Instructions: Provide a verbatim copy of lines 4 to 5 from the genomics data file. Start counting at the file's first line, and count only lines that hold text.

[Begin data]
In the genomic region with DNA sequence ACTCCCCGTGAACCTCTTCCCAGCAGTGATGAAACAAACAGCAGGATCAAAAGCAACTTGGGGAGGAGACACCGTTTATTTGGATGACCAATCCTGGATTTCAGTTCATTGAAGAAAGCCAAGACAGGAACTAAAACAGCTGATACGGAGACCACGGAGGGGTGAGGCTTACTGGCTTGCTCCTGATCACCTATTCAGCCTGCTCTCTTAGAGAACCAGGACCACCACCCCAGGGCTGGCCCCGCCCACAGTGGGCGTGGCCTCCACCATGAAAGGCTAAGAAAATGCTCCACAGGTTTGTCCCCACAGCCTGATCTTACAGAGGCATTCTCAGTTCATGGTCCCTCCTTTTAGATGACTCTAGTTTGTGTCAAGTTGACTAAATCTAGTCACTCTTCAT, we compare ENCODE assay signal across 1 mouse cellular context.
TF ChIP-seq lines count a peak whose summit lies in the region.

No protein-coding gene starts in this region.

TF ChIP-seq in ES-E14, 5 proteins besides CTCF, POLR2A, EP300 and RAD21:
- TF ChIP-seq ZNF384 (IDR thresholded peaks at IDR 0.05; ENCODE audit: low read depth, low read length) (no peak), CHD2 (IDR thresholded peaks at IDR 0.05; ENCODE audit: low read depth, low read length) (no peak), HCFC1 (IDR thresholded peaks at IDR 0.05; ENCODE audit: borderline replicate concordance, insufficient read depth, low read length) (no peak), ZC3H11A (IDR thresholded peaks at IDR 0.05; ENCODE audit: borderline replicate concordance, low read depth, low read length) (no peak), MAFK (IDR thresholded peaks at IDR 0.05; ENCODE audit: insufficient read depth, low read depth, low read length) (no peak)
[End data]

TF ChIP-seq in ES-E14, 5 proteins besides CTCF, POLR2A, EP300 and RAD21:
- TF ChIP-seq ZNF384 (IDR thresholded peaks at IDR 0.05; ENCODE audit: low read depth, low read length) (no peak), CHD2 (IDR thresholded peaks at IDR 0.05; ENCODE audit: low read depth, low read length) (no peak), HCFC1 (IDR thresholded peaks at IDR 0.05; ENCODE audit: borderline replicate concordance, insufficient read depth, low read length) (no peak), ZC3H11A (IDR thresholded peaks at IDR 0.05; ENCODE audit: borderline replicate concordance, low read depth, low read length) (no peak), MAFK (IDR thresholded peaks at IDR 0.05; ENCODE audit: insufficient read depth, low read depth, low read length) (no peak)